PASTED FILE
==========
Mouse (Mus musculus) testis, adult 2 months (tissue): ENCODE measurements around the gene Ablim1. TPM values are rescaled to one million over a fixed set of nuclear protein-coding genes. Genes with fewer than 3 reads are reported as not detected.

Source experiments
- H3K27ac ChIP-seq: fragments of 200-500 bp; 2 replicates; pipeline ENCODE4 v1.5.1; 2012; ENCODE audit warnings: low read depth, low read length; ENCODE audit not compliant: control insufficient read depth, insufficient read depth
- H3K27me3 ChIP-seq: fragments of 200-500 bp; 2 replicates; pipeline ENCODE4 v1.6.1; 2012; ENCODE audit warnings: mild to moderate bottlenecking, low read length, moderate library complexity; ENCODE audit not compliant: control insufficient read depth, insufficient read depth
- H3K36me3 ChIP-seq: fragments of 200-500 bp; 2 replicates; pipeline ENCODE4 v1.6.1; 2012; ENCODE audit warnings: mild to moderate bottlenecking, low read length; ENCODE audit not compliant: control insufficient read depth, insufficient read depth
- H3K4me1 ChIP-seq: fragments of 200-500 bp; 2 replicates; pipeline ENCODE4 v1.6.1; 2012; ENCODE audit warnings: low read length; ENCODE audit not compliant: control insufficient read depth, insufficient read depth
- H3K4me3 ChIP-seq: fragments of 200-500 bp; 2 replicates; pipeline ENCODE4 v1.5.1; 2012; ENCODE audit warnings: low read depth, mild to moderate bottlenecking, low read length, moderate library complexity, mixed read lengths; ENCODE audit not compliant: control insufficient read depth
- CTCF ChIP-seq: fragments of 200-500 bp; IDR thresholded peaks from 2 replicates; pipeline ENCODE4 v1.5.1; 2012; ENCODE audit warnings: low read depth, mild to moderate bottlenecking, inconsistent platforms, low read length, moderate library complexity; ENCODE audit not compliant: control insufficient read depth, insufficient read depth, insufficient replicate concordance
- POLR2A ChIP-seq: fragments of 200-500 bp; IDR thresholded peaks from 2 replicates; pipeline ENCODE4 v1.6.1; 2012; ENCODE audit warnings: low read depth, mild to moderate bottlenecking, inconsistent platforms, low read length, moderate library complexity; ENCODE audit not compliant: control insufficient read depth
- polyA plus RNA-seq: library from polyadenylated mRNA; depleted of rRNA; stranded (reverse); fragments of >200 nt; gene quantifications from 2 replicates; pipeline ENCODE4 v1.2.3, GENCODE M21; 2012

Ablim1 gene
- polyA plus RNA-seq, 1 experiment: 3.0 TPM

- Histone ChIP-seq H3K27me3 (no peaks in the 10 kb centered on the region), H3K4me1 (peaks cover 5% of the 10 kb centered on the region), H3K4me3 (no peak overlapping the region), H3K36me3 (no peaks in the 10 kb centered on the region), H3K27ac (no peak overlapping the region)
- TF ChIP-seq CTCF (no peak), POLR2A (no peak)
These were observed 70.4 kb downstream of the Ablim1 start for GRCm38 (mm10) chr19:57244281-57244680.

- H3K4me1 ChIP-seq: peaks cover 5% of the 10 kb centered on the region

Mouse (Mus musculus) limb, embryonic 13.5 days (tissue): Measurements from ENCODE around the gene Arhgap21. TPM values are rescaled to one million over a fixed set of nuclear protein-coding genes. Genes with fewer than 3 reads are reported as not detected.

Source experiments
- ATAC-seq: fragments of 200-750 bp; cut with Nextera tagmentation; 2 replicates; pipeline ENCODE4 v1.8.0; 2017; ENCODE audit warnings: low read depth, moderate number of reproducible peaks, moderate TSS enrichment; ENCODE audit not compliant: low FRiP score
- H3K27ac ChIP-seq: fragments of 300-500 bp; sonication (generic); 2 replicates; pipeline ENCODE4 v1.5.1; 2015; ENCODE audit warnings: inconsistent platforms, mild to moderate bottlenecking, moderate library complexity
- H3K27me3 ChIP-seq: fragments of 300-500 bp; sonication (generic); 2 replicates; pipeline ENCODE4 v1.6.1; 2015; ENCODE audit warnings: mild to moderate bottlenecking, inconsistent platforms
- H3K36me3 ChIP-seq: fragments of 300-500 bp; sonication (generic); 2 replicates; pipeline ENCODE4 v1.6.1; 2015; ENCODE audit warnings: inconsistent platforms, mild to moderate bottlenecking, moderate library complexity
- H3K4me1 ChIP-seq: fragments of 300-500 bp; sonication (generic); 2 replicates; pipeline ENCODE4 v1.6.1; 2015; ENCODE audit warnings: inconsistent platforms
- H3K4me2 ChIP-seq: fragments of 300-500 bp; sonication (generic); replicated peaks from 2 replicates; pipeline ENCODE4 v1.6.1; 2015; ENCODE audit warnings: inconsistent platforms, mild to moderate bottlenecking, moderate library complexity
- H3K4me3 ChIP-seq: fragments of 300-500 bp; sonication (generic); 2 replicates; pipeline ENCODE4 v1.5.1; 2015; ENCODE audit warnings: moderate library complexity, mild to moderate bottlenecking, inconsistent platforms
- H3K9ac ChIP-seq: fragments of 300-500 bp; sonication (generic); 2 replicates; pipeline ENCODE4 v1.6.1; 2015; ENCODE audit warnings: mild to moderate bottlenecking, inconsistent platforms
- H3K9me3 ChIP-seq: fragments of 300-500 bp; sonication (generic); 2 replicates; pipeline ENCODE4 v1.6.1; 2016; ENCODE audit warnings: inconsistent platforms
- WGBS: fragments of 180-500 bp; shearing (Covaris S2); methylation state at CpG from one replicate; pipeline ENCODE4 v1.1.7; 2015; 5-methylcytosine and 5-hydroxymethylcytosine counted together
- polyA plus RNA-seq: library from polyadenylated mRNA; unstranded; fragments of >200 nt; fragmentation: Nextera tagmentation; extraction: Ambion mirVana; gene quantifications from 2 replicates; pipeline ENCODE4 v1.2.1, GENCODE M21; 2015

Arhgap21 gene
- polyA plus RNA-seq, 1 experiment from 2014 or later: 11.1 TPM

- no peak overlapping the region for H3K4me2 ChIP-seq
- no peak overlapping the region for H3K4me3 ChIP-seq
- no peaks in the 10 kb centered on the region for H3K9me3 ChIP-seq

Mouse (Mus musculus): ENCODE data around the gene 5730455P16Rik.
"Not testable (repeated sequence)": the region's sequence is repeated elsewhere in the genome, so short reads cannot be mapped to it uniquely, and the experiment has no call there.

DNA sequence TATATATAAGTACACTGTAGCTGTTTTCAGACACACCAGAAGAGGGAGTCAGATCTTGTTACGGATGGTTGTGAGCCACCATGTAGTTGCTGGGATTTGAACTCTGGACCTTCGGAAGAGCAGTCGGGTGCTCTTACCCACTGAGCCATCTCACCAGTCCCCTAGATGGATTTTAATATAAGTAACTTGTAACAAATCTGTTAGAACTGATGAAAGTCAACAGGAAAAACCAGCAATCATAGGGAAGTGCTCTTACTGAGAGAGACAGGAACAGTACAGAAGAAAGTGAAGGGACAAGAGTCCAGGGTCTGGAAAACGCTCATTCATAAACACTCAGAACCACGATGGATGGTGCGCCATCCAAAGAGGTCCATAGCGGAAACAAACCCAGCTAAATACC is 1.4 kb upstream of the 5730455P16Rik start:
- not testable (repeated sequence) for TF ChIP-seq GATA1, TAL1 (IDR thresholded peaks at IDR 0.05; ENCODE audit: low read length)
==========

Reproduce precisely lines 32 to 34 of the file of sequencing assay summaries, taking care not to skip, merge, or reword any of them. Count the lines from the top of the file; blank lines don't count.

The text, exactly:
- no peak overlapping the region for H3K4me2 ChIP-seq
- no peak overlapping the region for H3K4me3 ChIP-seq
- no peaks in the 10 kb centered on the region for H3K9me3 ChIP-seq